The Nigerian governors’ forum last week expressed a desire to share from the proceed of the planned sale of Independent Power Plants (IPPs) by the federal government.
At EnergyDay, we find the desire of the governors most appalling for many reasons.
First, we’re convinced that at the root of this wish is the pathological laziness and lack of creativity on the part of the governors to look beyond cap in hand mentality. The governors prefer to depend on dividends from the centre in Abuja instead of looking inwards for opportunities to develop and better the lives of their citizens.
Second, blinded by the cap in hand mentality the governors could not see the enormous potential in the states acquiring the IPPs and use same as instruments of transforming their economy but prefer as usual to collect the cash from the sale even at the detriment of the state.
Ordinarily, one would have expected governors of host IPP stations to purchase the power plants on offer and take advantage of the Nigerian Electricity Regulatory Commission (NERC) embedded power policy to create industrial clusters and grow the state’s economy.
Bearing in mind that all the monthly allocations they have been collecting have not reflected in economic prosperity for the citizens.
We are aware that each state in the country has a rural electrification agency. But unfortunately, these agencies exist only in name. Obviously, any leader who have the interest of the people at heart should see the wisdom of acquiring the IPPs instead of asking for the fallout from their sales.
Despite the importance and contributions of electricity to every facet of human endeavour such as health, education, agriculture and households, access to it remains elusive in most parts of the rural areas in the country.
In such circumstances we’re at a loss as to why the governors can’t insist on acquiring the IPPs and converting same to assets of the state rural electrification agency and to improve the electricity needs of the rural areas.
EnergyDay is of the view that the time has come when state governor should think beyond what Abuja has to offer and be creative to save the nation of its numerous economic woes.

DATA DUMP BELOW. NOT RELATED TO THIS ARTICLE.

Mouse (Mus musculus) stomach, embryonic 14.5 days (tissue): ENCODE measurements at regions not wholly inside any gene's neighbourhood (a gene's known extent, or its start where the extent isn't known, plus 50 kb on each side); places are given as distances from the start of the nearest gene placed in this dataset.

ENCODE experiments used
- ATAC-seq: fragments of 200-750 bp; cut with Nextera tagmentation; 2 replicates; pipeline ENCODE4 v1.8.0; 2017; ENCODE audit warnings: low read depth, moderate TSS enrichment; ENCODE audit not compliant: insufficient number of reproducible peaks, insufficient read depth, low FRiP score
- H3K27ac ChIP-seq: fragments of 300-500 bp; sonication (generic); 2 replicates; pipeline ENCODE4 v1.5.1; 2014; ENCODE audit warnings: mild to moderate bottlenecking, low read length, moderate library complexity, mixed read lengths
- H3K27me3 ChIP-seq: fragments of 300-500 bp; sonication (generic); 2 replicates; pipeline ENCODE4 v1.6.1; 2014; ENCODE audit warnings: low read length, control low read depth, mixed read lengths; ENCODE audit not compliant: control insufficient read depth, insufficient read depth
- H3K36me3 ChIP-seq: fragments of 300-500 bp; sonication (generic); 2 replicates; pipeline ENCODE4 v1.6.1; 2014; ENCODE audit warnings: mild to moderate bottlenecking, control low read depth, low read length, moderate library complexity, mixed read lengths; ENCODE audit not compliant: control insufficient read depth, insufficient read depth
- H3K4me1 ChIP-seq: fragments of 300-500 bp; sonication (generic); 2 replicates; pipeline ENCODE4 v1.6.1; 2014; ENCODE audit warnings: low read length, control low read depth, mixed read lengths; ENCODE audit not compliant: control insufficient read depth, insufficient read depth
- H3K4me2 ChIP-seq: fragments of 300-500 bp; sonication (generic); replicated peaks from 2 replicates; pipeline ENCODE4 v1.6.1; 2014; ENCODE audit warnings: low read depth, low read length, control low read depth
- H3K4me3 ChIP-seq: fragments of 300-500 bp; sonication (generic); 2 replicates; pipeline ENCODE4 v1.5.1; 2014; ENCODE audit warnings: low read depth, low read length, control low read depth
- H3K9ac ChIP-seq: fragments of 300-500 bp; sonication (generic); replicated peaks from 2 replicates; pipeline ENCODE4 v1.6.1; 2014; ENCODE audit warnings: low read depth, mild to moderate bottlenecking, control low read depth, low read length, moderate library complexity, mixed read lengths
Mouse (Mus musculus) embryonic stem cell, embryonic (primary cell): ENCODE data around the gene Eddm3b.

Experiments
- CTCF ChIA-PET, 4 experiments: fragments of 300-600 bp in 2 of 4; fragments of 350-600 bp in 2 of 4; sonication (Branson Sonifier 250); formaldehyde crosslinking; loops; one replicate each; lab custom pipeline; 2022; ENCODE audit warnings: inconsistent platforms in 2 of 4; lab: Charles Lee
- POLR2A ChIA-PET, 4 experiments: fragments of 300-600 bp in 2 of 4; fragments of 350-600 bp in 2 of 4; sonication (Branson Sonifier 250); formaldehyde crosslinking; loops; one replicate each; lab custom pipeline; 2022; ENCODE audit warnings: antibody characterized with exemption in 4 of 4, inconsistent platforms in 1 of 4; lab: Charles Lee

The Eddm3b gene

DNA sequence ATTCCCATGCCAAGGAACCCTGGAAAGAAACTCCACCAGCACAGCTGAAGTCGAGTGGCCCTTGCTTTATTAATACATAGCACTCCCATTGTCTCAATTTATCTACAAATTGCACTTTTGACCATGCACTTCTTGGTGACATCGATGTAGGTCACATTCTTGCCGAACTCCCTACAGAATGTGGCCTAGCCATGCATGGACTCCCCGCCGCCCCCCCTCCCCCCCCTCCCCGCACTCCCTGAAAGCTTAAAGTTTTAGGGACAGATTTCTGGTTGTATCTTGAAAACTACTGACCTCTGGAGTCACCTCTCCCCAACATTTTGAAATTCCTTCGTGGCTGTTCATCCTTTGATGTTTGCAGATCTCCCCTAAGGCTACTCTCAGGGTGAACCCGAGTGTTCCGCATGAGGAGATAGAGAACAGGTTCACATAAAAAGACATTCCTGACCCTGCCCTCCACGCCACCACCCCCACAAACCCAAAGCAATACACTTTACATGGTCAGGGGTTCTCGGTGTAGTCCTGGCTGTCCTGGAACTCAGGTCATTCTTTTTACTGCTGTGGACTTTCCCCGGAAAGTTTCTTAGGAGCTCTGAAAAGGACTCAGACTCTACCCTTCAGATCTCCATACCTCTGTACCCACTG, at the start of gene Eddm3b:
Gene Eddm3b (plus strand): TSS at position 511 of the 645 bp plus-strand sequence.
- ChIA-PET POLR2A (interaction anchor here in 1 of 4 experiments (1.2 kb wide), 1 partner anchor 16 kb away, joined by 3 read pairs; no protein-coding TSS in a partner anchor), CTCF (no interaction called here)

There is no gain saying the fact that the economic and industrial development of any community, state or nation depends on availability of power.
The current situation where power is generated and sent to a central system no doubt has proven to be a failure. That is the only reason why the nation generates over 7,500 megawatts (MW) but only 4,000 MW is distributed to consumers.
It’s our view that except the state government takes and identifies new initiatives to provide electricity for their communities economic development may remain elusive.
The implication is that the socioeconomic challenges facing the country may persist.
In our candid view, the governors of the IPPs host should take advantage of the NERC embedded power generation initiative. Create an industrial cluster or estate with infrastructure such roads, water in addition to the power from the IPP to attract investors to the states. That way they will not only increase their internally generated revenue but provide jobs for their citizens.
Good enough, the embedded generation regulation allows an independent power producer to embed power within the network of the local distribution company without going through the trouble of connecting to the transmission network (national grid). This allows distribution companies to procure small power and dedicate it to ring-fenced customers who could pay slightly higher price for 24/7 electricity supply.
NERC has repeatedly urged stakeholders to embrace micro-grid power generation model for industrial clusters, to ensure cost effective and reliable electricity production.
The Commission had described the program as Special Purpose Vehicles (SPV) design to fast-track power generation for industrial use.
The question that readily comes to mind is given this scenario, why is it difficult for states to harness the opportunity provided by NERC regulations to purchase the IPPs rather than support their sales and continue to complain for the lack of electricity in their states
Like many Nigerians, EnergyDay, finds it disturbing that some of our governors appears not to be interested in stable power supply which could lead to economic development in their states, but are more fascinated with sharing formula of monthly allocations.
How much of this monthly bazaar go into the state’s rural electrification agency?
It seems the governors are more interested in blaming federal government for all manners of ills, while they are not ready to own up to their own responsibility at the state level.
There is a need for a change of mind on the part of governors on the score, since there is logical affinity between economic development and power.
It is high time the forum of governors knew the meaning and importance of the provision of electricity in their state.
At EnergyDay, we are aware of the fact that the challenge of lack of access to electricity especially in the rural areas of Nigeria is further compounded by the lack of cogent electrification plans, due to lack of interest in rural electrification by governors.
A reasonable electrification plan should be able to model least-cost electrification technologies to be employed and give an estimate of investments required over a given period of time.